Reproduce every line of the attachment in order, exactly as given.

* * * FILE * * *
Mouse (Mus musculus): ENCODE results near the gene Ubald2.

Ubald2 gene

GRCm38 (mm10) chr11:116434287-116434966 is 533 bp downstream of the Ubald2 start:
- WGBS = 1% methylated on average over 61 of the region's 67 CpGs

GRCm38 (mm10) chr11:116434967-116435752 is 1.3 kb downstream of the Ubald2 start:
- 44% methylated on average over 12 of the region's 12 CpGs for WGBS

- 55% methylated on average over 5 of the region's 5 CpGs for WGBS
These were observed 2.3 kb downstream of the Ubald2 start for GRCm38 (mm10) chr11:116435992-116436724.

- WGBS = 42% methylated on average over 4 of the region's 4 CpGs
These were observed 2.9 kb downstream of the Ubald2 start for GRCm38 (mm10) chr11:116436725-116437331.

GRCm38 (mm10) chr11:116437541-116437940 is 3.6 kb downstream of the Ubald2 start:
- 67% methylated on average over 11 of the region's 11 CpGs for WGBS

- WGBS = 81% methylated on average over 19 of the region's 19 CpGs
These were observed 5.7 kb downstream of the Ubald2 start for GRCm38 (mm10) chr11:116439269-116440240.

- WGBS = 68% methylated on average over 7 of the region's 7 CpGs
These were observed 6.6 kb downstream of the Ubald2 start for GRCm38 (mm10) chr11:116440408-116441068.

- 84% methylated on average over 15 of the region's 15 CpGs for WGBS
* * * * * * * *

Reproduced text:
Mouse (Mus musculus): ENCODE results near the gene Ubald2.

Ubald2 gene

GRCm38 (mm10) chr11:116434287-116434966 is 533 bp downstream of the Ubald2 start:
- WGBS = 1% methylated on average over 61 of the region's 67 CpGs

GRCm38 (mm10) chr11:116434967-116435752 is 1.3 kb downstream of the Ubald2 start:
- 44% methylated on average over 12 of the region's 12 CpGs for WGBS

- 55% methylated on average over 5 of the region's 5 CpGs for WGBS
These were observed 2.3 kb downstream of the Ubald2 start for GRCm38 (mm10) chr11:116435992-116436724.

- WGBS = 42% methylated on average over 4 of the region's 4 CpGs
These were observed 2.9 kb downstream of the Ubald2 start for GRCm38 (mm10) chr11:116436725-116437331.

GRCm38 (mm10) chr11:116437541-116437940 is 3.6 kb downstream of the Ubald2 start:
- 67% methylated on average over 11 of the region's 11 CpGs for WGBS

- WGBS = 81% methylated on average over 19 of the region's 19 CpGs
These were observed 5.7 kb downstream of the Ubald2 start for GRCm38 (mm10) chr11:116439269-116440240.

- WGBS = 68% methylated on average over 7 of the region's 7 CpGs
These were observed 6.6 kb downstream of the Ubald2 start for GRCm38 (mm10) chr11:116440408-116441068.

- 84% methylated on average over 15 of the region's 15 CpGs for WGBS